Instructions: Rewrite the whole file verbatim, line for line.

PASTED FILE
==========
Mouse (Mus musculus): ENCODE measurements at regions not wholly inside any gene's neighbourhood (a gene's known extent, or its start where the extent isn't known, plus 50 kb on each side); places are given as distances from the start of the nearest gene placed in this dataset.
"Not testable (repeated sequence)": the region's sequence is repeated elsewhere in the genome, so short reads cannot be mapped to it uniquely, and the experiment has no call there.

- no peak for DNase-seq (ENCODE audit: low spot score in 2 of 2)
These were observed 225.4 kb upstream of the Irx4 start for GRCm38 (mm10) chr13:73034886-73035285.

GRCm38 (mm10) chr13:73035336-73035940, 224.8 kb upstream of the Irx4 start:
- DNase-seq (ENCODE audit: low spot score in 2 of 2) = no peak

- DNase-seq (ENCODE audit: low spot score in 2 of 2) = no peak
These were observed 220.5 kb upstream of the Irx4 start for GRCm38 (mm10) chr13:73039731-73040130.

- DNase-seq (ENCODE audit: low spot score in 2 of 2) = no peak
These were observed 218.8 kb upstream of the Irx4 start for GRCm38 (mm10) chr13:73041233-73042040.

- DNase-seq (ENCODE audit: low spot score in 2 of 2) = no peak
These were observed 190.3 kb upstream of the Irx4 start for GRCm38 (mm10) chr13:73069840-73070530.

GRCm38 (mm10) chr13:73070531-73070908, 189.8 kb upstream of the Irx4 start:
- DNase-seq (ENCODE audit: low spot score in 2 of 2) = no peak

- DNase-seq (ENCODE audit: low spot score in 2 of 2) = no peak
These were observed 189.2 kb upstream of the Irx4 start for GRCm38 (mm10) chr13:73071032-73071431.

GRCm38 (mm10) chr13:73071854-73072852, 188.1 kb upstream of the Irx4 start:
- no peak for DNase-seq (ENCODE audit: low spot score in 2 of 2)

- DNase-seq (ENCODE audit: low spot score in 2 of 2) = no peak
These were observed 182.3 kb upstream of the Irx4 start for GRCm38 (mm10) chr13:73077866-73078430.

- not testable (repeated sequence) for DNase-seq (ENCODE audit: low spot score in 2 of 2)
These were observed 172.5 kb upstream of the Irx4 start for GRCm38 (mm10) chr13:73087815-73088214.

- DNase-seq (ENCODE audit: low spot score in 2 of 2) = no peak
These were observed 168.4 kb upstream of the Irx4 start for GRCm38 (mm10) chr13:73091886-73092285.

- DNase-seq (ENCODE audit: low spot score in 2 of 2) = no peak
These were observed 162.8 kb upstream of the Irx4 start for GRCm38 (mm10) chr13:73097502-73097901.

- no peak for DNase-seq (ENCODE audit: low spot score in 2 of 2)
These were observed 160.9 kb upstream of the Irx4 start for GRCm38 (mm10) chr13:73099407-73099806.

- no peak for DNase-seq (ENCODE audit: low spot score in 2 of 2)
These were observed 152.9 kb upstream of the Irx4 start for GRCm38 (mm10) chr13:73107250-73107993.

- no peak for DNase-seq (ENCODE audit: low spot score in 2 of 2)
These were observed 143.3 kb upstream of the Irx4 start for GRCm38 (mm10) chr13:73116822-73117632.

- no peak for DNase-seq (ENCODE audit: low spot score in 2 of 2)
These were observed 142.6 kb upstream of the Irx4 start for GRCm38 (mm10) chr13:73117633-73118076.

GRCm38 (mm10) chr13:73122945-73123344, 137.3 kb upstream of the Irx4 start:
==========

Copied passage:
Mouse (Mus musculus): ENCODE measurements at regions not wholly inside any gene's neighbourhood (a gene's known extent, or its start where the extent isn't known, plus 50 kb on each side); places are given as distances from the start of the nearest gene placed in this dataset.
"Not testable (repeated sequence)": the region's sequence is repeated elsewhere in the genome, so short reads cannot be mapped to it uniquely, and the experiment has no call there.

- no peak for DNase-seq (ENCODE audit: low spot score in 2 of 2)
These were observed 225.4 kb upstream of the Irx4 start for GRCm38 (mm10) chr13:73034886-73035285.

GRCm38 (mm10) chr13:73035336-73035940, 224.8 kb upstream of the Irx4 start:
- DNase-seq (ENCODE audit: low spot score in 2 of 2) = no peak

- DNase-seq (ENCODE audit: low spot score in 2 of 2) = no peak
These were observed 220.5 kb upstream of the Irx4 start for GRCm38 (mm10) chr13:73039731-73040130.

- DNase-seq (ENCODE audit: low spot score in 2 of 2) = no peak
These were observed 218.8 kb upstream of the Irx4 start for GRCm38 (mm10) chr13:73041233-73042040.

- DNase-seq (ENCODE audit: low spot score in 2 of 2) = no peak
These were observed 190.3 kb upstream of the Irx4 start for GRCm38 (mm10) chr13:73069840-73070530.

GRCm38 (mm10) chr13:73070531-73070908, 189.8 kb upstream of the Irx4 start:
- DNase-seq (ENCODE audit: low spot score in 2 of 2) = no peak

- DNase-seq (ENCODE audit: low spot score in 2 of 2) = no peak
These were observed 189.2 kb upstream of the Irx4 start for GRCm38 (mm10) chr13:73071032-73071431.

GRCm38 (mm10) chr13:73071854-73072852, 188.1 kb upstream of the Irx4 start:
- no peak for DNase-seq (ENCODE audit: low spot score in 2 of 2)

- DNase-seq (ENCODE audit: low spot score in 2 of 2) = no peak
These were observed 182.3 kb upstream of the Irx4 start for GRCm38 (mm10) chr13:73077866-73078430.

- not testable (repeated sequence) for DNase-seq (ENCODE audit: low spot score in 2 of 2)
These were observed 172.5 kb upstream of the Irx4 start for GRCm38 (mm10) chr13:73087815-73088214.

- DNase-seq (ENCODE audit: low spot score in 2 of 2) = no peak
These were observed 168.4 kb upstream of the Irx4 start for GRCm38 (mm10) chr13:73091886-73092285.

- DNase-seq (ENCODE audit: low spot score in 2 of 2) = no peak
These were observed 162.8 kb upstream of the Irx4 start for GRCm38 (mm10) chr13:73097502-73097901.

- no peak for DNase-seq (ENCODE audit: low spot score in 2 of 2)
These were observed 160.9 kb upstream of the Irx4 start for GRCm38 (mm10) chr13:73099407-73099806.

- no peak for DNase-seq (ENCODE audit: low spot score in 2 of 2)
These were observed 152.9 kb upstream of the Irx4 start for GRCm38 (mm10) chr13:73107250-73107993.

- no peak for DNase-seq (ENCODE audit: low spot score in 2 of 2)
These were observed 143.3 kb upstream of the Irx4 start for GRCm38 (mm10) chr13:73116822-73117632.

- no peak for DNase-seq (ENCODE audit: low spot score in 2 of 2)
These were observed 142.6 kb upstream of the Irx4 start for GRCm38 (mm10) chr13:73117633-73118076.

GRCm38 (mm10) chr13:73122945-73123344, 137.3 kb upstream of the Irx4 start: